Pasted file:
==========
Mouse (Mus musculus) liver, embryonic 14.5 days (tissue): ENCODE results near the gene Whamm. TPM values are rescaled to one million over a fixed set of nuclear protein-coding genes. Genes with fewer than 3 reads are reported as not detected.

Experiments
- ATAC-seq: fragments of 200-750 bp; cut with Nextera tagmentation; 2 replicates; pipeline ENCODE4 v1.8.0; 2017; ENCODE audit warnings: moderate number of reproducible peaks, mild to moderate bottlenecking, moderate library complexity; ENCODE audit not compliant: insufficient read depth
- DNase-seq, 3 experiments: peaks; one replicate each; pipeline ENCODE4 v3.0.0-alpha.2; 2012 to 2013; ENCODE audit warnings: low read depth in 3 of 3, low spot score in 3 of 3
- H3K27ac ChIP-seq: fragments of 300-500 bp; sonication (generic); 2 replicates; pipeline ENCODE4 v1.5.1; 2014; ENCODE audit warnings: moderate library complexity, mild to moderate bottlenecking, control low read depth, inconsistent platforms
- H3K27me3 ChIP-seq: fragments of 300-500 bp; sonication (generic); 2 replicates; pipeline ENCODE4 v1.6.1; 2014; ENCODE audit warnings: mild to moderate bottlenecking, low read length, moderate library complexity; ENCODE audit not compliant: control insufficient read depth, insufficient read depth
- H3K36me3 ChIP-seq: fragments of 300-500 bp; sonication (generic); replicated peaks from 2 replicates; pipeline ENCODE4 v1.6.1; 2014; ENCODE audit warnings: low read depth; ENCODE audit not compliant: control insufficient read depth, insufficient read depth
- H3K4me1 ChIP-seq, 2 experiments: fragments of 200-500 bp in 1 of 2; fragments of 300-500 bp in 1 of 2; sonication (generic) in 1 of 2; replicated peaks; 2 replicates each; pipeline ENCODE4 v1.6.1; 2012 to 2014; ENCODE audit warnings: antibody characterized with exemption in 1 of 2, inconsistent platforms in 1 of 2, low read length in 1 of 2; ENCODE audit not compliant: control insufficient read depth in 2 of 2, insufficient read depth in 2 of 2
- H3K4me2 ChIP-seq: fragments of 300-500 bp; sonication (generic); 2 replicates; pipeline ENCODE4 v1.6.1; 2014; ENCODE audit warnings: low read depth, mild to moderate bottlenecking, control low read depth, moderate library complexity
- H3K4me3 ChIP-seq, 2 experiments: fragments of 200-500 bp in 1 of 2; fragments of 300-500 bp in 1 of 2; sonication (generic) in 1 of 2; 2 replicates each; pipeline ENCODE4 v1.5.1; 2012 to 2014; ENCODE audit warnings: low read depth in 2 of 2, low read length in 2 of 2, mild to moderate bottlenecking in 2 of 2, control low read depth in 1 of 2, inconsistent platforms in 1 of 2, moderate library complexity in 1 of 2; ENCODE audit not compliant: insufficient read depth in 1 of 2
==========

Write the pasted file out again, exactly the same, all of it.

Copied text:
Mouse (Mus musculus) liver, embryonic 14.5 days (tissue): ENCODE results near the gene Whamm. TPM values are rescaled to one million over a fixed set of nuclear protein-coding genes. Genes with fewer than 3 reads are reported as not detected.

Experiments
- ATAC-seq: fragments of 200-750 bp; cut with Nextera tagmentation; 2 replicates; pipeline ENCODE4 v1.8.0; 2017; ENCODE audit warnings: moderate number of reproducible peaks, mild to moderate bottlenecking, moderate library complexity; ENCODE audit not compliant: insufficient read depth
- DNase-seq, 3 experiments: peaks; one replicate each; pipeline ENCODE4 v3.0.0-alpha.2; 2012 to 2013; ENCODE audit warnings: low read depth in 3 of 3, low spot score in 3 of 3
- H3K27ac ChIP-seq: fragments of 300-500 bp; sonication (generic); 2 replicates; pipeline ENCODE4 v1.5.1; 2014; ENCODE audit warnings: moderate library complexity, mild to moderate bottlenecking, control low read depth, inconsistent platforms
- H3K27me3 ChIP-seq: fragments of 300-500 bp; sonication (generic); 2 replicates; pipeline ENCODE4 v1.6.1; 2014; ENCODE audit warnings: mild to moderate bottlenecking, low read length, moderate library complexity; ENCODE audit not compliant: control insufficient read depth, insufficient read depth
- H3K36me3 ChIP-seq: fragments of 300-500 bp; sonication (generic); replicated peaks from 2 replicates; pipeline ENCODE4 v1.6.1; 2014; ENCODE audit warnings: low read depth; ENCODE audit not compliant: control insufficient read depth, insufficient read depth
- H3K4me1 ChIP-seq, 2 experiments: fragments of 200-500 bp in 1 of 2; fragments of 300-500 bp in 1 of 2; sonication (generic) in 1 of 2; replicated peaks; 2 replicates each; pipeline ENCODE4 v1.6.1; 2012 to 2014; ENCODE audit warnings: antibody characterized with exemption in 1 of 2, inconsistent platforms in 1 of 2, low read length in 1 of 2; ENCODE audit not compliant: control insufficient read depth in 2 of 2, insufficient read depth in 2 of 2
- H3K4me2 ChIP-seq: fragments of 300-500 bp; sonication (generic); 2 replicates; pipeline ENCODE4 v1.6.1; 2014; ENCODE audit warnings: low read depth, mild to moderate bottlenecking, control low read depth, moderate library complexity
- H3K4me3 ChIP-seq, 2 experiments: fragments of 200-500 bp in 1 of 2; fragments of 300-500 bp in 1 of 2; sonication (generic) in 1 of 2; 2 replicates each; pipeline ENCODE4 v1.5.1; 2012 to 2014; ENCODE audit warnings: low read depth in 2 of 2, low read length in 2 of 2, mild to moderate bottlenecking in 2 of 2, control low read depth in 1 of 2, inconsistent platforms in 1 of 2, moderate library complexity in 1 of 2; ENCODE audit not compliant: insufficient read depth in 1 of 2